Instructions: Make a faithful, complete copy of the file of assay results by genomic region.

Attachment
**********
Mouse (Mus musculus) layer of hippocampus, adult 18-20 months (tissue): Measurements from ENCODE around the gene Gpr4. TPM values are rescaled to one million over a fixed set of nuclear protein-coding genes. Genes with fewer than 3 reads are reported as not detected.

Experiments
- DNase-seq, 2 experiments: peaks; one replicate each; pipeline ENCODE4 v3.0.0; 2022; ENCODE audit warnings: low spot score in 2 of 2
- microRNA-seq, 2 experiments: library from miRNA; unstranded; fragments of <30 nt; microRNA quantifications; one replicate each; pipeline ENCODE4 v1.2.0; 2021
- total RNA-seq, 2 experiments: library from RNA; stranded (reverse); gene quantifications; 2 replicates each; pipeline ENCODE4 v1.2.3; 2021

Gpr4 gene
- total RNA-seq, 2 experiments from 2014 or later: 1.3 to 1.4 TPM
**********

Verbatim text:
Mouse (Mus musculus) layer of hippocampus, adult 18-20 months (tissue): Measurements from ENCODE around the gene Gpr4. TPM values are rescaled to one million over a fixed set of nuclear protein-coding genes. Genes with fewer than 3 reads are reported as not detected.

Experiments
- DNase-seq, 2 experiments: peaks; one replicate each; pipeline ENCODE4 v3.0.0; 2022; ENCODE audit warnings: low spot score in 2 of 2
- microRNA-seq, 2 experiments: library from miRNA; unstranded; fragments of <30 nt; microRNA quantifications; one replicate each; pipeline ENCODE4 v1.2.0; 2021
- total RNA-seq, 2 experiments: library from RNA; stranded (reverse); gene quantifications; 2 replicates each; pipeline ENCODE4 v1.2.3; 2021

Gpr4 gene
- total RNA-seq, 2 experiments from 2014 or later: 1.3 to 1.4 TPM